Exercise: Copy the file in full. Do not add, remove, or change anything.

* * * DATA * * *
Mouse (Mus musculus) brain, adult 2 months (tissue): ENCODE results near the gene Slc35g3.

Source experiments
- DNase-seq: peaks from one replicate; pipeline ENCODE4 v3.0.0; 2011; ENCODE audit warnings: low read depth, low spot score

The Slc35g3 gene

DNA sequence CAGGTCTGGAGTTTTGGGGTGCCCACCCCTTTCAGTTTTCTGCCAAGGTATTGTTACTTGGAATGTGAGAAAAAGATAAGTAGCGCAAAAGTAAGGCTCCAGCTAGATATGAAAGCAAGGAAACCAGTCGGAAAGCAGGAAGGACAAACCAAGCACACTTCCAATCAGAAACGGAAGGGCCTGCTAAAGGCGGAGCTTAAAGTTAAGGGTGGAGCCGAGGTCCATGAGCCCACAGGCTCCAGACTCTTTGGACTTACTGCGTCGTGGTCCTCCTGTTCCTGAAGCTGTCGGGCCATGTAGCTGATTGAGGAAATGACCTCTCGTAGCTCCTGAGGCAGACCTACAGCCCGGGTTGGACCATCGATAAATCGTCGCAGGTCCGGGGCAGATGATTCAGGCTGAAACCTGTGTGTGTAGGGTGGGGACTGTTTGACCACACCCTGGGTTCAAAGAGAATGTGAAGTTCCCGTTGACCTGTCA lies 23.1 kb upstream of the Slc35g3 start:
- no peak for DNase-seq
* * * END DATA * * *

Mouse (Mus musculus) brain, adult 2 months (tissue): ENCODE results near the gene Slc35g3.

Source experiments
- DNase-seq: peaks from one replicate; pipeline ENCODE4 v3.0.0; 2011; ENCODE audit warnings: low read depth, low spot score

The Slc35g3 gene

DNA sequence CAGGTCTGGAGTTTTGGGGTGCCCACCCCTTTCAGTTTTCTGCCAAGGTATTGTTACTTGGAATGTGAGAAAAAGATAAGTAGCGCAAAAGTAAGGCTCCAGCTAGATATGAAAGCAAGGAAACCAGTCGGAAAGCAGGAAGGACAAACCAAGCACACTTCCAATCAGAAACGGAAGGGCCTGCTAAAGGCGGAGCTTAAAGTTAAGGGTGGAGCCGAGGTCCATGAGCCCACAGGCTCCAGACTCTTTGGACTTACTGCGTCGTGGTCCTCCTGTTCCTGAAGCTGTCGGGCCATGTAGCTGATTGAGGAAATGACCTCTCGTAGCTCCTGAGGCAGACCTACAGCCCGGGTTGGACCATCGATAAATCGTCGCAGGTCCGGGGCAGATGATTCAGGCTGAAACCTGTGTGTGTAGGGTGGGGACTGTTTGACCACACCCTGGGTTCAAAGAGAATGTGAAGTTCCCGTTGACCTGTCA lies 23.1 kb upstream of the Slc35g3 start:
- no peak for DNase-seq